Any use of technology in the classroom today must also take into consideration several unfortunate realities of the Internet. Children may be bombarded with inappropriate messages or images through email, the web, or instant messaging, but they and their parents have a right to expect that school activities will not be a source of such unacceptable materials. To this end close supervision of students and teacher oversight of technology based communication are essential to maintain the trust that we need for our schools to function.  Spam, virus, and content filters will continue to improve, making this supervision easier, but they will never replace the classroom teacher’s vigilance and care taken to structure assignments to prevent the intrusion of such abusive content, for instance by screening all messages in an email exchange with another school.

Teachers already face problems of students trying to use translation software to do their composition homework for their language courses. Though the quality of such translations is abysmal, we expect such software to continue improving.  Without even considering the fairness of students obtaining grades based on a machine’s work, it is clear that the student who uses this software is getting no learning benefit at all from the activity. Low tech solutions may be the best bet to address this high tech problem. Original writing of early drafts of at least essential parts of an assignment under the teacher’s supervision may go a long way towards showing the student that he can do the assignment without the aid of machine translation.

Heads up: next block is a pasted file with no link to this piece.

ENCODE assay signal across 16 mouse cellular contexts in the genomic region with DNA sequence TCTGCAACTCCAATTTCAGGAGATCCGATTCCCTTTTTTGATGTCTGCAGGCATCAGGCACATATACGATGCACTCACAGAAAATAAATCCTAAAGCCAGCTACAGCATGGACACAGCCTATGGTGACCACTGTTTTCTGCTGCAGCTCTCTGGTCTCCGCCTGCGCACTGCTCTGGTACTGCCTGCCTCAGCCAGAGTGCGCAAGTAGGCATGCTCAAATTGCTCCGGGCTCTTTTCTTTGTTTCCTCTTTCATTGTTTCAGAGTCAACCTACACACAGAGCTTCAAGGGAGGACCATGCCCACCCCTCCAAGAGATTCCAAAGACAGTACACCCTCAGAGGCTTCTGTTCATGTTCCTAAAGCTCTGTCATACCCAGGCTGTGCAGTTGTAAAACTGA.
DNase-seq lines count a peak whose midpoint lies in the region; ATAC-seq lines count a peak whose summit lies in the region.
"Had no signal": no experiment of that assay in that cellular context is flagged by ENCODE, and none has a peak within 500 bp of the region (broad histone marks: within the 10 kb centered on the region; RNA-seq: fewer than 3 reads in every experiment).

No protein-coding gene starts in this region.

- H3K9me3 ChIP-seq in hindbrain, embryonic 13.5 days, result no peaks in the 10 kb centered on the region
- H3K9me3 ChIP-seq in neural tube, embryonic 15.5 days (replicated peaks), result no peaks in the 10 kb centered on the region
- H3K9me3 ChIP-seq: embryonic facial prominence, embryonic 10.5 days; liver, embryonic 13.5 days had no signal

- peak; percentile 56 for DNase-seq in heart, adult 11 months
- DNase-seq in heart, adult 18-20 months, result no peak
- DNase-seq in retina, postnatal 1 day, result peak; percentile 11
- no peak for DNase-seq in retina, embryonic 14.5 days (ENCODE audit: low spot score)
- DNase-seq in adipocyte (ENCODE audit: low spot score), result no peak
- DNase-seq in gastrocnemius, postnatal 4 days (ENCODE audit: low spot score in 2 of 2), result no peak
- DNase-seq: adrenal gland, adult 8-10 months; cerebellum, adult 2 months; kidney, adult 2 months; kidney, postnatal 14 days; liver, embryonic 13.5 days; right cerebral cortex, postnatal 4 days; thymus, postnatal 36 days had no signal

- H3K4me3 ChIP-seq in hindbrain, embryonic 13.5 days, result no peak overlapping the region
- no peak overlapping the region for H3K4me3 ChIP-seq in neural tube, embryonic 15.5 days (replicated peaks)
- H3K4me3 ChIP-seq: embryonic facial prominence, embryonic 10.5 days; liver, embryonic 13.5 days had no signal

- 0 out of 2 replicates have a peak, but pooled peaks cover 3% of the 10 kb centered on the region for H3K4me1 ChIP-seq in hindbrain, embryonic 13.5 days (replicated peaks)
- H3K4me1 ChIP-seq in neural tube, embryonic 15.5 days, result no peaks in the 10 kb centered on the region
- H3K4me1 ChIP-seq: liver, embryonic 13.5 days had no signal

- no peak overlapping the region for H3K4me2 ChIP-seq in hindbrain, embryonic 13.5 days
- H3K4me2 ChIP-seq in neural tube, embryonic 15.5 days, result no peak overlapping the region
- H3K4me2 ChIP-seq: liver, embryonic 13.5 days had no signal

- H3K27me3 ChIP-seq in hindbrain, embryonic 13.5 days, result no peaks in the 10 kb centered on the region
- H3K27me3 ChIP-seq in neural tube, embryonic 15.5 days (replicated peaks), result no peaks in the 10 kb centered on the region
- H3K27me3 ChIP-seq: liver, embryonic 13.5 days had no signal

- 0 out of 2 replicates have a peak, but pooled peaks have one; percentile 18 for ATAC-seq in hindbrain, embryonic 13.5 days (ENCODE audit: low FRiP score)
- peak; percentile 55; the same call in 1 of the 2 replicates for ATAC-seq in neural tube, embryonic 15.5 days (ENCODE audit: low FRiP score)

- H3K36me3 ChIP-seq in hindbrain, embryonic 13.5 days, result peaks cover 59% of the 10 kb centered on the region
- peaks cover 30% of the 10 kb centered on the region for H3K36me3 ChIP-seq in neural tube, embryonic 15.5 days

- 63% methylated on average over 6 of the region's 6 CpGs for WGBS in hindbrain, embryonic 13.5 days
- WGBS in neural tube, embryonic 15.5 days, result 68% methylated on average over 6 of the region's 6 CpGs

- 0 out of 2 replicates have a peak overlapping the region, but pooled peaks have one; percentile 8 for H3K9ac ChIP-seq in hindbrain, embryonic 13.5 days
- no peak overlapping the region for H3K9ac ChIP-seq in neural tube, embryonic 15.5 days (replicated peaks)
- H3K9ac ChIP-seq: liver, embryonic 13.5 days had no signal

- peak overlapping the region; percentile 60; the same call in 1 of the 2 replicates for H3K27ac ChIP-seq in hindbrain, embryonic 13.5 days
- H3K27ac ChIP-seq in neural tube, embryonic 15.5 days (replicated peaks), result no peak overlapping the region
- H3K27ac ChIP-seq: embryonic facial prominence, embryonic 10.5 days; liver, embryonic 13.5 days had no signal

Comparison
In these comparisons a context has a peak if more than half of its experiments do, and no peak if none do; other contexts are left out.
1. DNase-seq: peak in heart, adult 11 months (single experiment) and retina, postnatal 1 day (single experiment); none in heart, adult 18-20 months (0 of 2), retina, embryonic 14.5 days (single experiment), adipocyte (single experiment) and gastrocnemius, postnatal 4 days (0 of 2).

Numerous web sites now provide online “help” that does a student’s homework, writes papers, etc.  In addition, more and more students seem inclined to copy text from web sites and then add it to their paper as if it were their own.  There are tools and services available to help the teacher detect such plagiarism. Here too though, a greater focus on the steps in the writing process with more supervision at each step rather than placing too much emphasis on the final product can help.  Being aware of the dangers is essential for anticipating problems and structuring activities to avoid them.


Bottom line:  The benefits


One of the most acknowledged advantages to using technology in the FL classroom is the access it affords to real target language (TL) input and authentic materials.  The Internet has opened so many doors to us as FL teachers.  We can read current TL newspapers on-line daily.  We can listen to and record for later use TL news broadcasts and even see them through the technologies of streaming audio and video.  We can engage in synchronous and asynchronous conversations with native speakers (NSs) of the TL in written, audio, and video formats on a regular basis. . . and so can our students.  The ancillary materials currently available on CD-ROM, DVD,  and the particular Internet sites that coordinate with FL textbooks are rife with authentic materials, NS input, and a cultural richness that were absent for so long from traditional texts and workbook versions.  These materials contain digitized audio and video segments that expose the language learner to real-life situations, contextual language instruction, and embedded cultural information that clearly enhance the language learning experience.  Digital media formats provide for lower costs, more flexibility, better integration with lessons, and hence the potential for improved pedagogical uses (over the old audio and video cassette formats) and greater availability for students.  Access to authentic materials and NS input is a powerful argument in favor of the implementation of technology in the FL curriculum. Indeed, it is underscored by this statement from the New Jersey World Languages Curriculum Framework:


"The latest instructional technologies, particularly the most interactive technologies such as computer-assisted language learning and advanced telecommunications, enhance the possibilities of providing world languages for all students, while bringing languages and cultures into the classroom in an immediate and authentic way. Technology transforms the world languages classroom by recreating the multidimensional nature of language as it exists within the visual, social, and cultural world."

(NJ World Languages Curriculum Framework, 1999, Ch. 3, p. 9)